Still growing, trail series sets another record |

Still growing, trail series sets another record

Devon O'Neil
Summit Daily/Reid Williams Father and son duo Ken and Garrett Finn crossed the Shock Hill bridge headed for the finish line together in Wednesday's Summit Trail Race Series.

BRECKENRIDGE – Like a fetus, the Nike ACG Summit Trail Running Series just keeps growing. A record 94 runners turned out for the fourth of six summer races Wednesday afternoon, despite the threatening skies overhead. The turnout was the third record-setting field in the series this year, breaking the previous high of 88.While the numbers continue to grow, however, the names at the top of the results sheet keep finding ways to fend off the added challengers – for the most part.On an up-and-down course that began at the Watson trailhead in downtown Breckenridge and wound through the Cucumber Gulch area behind the Breck Nordic Center, usual suspects Danelle Ballengee and Derek Griffiths were joined atop the podium by Kelly Ahern and Andrew Adamowski.

Ballengee, a notorious junk food eater, won the women’s long-course race (about 15K) in 1 hour, 6 minutes and 16 seconds despite going in with a stomach full of fast food, and Griffiths came out on top in the men’s short-course race (about 5K) in 16:48. Their wins were their third of the series.On the women’s short course, Ahern, a Western State cross country runner, edged Summit High School cross country coach Heather Quarantillo by 43 seconds (19:51 to 20:34). Adamowski drove from Evergreen to beat his friend and former Colorado Relay teammate, Paul Brett (they won last year’s relay), by a little more than a minute on the men’s long course.”I’ve been wanting to come up for one of these races all year,” said Adamowski, who finished in 1:03:39. “I’ve heard about them a lot.”He’s not alone on that count. As the series has picked up steam within local and regional running circles, its fields have reflected that renown. Despite its mid-week dates and right-after-work start times (all races begin at 5:45 p.m.), runners from as far away as Colorado Springs and the east Denver suburbs have made a habit of showing up to compete.Not just gazelles like Griffiths, either. Wednesday, 9-year-old Garrett Finn and his dad Ken made the trip from Colorado Springs to take part, joining the extra-strong local throng that has shown up without fail this summer.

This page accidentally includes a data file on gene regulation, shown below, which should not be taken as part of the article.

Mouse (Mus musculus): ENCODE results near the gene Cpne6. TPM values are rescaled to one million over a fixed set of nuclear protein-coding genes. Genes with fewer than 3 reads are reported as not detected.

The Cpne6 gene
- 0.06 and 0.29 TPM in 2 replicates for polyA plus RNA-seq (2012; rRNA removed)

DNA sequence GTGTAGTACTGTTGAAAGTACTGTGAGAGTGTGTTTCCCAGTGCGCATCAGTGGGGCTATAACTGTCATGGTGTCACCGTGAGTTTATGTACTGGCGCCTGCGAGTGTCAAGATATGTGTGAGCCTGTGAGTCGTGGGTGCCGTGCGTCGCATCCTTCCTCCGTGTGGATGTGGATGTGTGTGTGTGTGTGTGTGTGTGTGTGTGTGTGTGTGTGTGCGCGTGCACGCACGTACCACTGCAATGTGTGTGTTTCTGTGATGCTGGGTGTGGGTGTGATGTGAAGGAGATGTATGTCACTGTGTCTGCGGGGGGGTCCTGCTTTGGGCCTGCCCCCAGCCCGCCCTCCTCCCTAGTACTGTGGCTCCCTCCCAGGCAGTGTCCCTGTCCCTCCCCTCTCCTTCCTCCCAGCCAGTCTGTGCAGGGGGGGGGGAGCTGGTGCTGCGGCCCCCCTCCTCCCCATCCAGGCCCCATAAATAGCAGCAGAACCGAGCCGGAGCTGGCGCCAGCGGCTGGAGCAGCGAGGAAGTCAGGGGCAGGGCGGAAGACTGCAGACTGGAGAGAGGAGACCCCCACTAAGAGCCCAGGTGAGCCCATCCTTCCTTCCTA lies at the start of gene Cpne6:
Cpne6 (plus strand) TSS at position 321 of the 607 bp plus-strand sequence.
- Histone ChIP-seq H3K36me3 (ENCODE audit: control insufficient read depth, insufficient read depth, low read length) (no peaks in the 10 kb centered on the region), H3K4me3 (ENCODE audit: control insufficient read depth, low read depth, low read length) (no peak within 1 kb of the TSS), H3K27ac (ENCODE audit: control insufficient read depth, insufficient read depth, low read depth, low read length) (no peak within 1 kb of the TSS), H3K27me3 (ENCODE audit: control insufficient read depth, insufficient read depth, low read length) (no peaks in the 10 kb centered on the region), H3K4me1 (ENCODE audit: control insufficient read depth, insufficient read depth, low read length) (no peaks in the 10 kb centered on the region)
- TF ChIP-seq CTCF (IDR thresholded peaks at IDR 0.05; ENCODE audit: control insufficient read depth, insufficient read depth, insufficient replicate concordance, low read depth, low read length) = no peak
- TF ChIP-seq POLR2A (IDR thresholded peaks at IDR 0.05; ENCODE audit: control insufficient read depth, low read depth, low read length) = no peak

“I have a hard time getting off work in time to get over to the races sometimes,” said Kim Eytel, a physical therapist with Avalanche Physical Therapy, who took second on the women’s long course Wednesday. “But this is great – spread the word. To the town’s credit (Breck’s recreation department puts on the races), they’ve done a great job. These are well-run races with good support; that’s what brings people from a longer distance.”As for those from Summit who don’t necessarily compete for wins but have made the series a fixture on their calendars, the races hold a social attraction as well as an athletic one. “We get to see our buddies, that’s what’s fun about this series,” said Frisco’s Tina Oberheide, who ran the short course Wednesday. “We all gather, no one really cares who finishes ahead of who. My goal is always to beat the first of the long-distance runners.”For others, seeing how they match up with speedy series regulars is the draw.”I like coming out and running with the young guys,” said Tom Hill, 60, a parking control officer for the town of Breckenridge.

SHS nordic ski star Patrick Neel, who helped the Tigers win a state title last winter and finished an impressive fourth in the 15K, does it with snow on his mind. “It’s ski training for me,” he said. “Plus,” he added, gazing in the direction of the winners, “I like seeing how I’m doing against these guys.”The next race in the series, a challenging course that starts and ends at Breck’s Carter Park, takes place July 21.See page A18 for complete results.Devon O’Neil can be contacted at (970) 668-3998, ext. 231, or at

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